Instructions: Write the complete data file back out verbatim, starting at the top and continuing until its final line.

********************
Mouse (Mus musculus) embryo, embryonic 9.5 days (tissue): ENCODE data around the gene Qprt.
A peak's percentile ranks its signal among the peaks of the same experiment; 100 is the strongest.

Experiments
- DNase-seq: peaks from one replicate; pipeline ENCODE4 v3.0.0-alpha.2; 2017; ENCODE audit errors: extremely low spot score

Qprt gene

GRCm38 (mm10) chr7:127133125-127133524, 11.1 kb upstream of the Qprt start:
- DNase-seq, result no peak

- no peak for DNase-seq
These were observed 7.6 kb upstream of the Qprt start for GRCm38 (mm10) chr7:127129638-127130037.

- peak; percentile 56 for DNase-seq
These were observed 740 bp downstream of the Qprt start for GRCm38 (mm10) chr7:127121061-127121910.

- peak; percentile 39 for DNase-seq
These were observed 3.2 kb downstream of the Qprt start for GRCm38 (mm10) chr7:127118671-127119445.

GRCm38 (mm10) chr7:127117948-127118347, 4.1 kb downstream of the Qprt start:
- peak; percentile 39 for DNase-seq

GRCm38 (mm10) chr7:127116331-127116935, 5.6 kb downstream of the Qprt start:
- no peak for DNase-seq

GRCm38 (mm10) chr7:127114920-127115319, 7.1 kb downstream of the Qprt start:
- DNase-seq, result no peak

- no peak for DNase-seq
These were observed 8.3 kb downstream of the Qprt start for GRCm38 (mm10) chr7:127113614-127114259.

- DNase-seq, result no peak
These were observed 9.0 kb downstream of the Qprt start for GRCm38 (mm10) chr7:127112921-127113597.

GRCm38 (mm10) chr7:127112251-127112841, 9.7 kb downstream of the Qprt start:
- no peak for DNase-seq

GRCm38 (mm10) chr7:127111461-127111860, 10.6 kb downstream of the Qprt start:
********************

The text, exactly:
Mouse (Mus musculus) embryo, embryonic 9.5 days (tissue): ENCODE data around the gene Qprt.
A peak's percentile ranks its signal among the peaks of the same experiment; 100 is the strongest.

Experiments
- DNase-seq: peaks from one replicate; pipeline ENCODE4 v3.0.0-alpha.2; 2017; ENCODE audit errors: extremely low spot score

Qprt gene

GRCm38 (mm10) chr7:127133125-127133524, 11.1 kb upstream of the Qprt start:
- DNase-seq, result no peak

- no peak for DNase-seq
These were observed 7.6 kb upstream of the Qprt start for GRCm38 (mm10) chr7:127129638-127130037.

- peak; percentile 56 for DNase-seq
These were observed 740 bp downstream of the Qprt start for GRCm38 (mm10) chr7:127121061-127121910.

- peak; percentile 39 for DNase-seq
These were observed 3.2 kb downstream of the Qprt start for GRCm38 (mm10) chr7:127118671-127119445.

GRCm38 (mm10) chr7:127117948-127118347, 4.1 kb downstream of the Qprt start:
- peak; percentile 39 for DNase-seq

GRCm38 (mm10) chr7:127116331-127116935, 5.6 kb downstream of the Qprt start:
- no peak for DNase-seq

GRCm38 (mm10) chr7:127114920-127115319, 7.1 kb downstream of the Qprt start:
- DNase-seq, result no peak

- no peak for DNase-seq
These were observed 8.3 kb downstream of the Qprt start for GRCm38 (mm10) chr7:127113614-127114259.

- DNase-seq, result no peak
These were observed 9.0 kb downstream of the Qprt start for GRCm38 (mm10) chr7:127112921-127113597.

GRCm38 (mm10) chr7:127112251-127112841, 9.7 kb downstream of the Qprt start:
- no peak for DNase-seq

GRCm38 (mm10) chr7:127111461-127111860, 10.6 kb downstream of the Qprt start: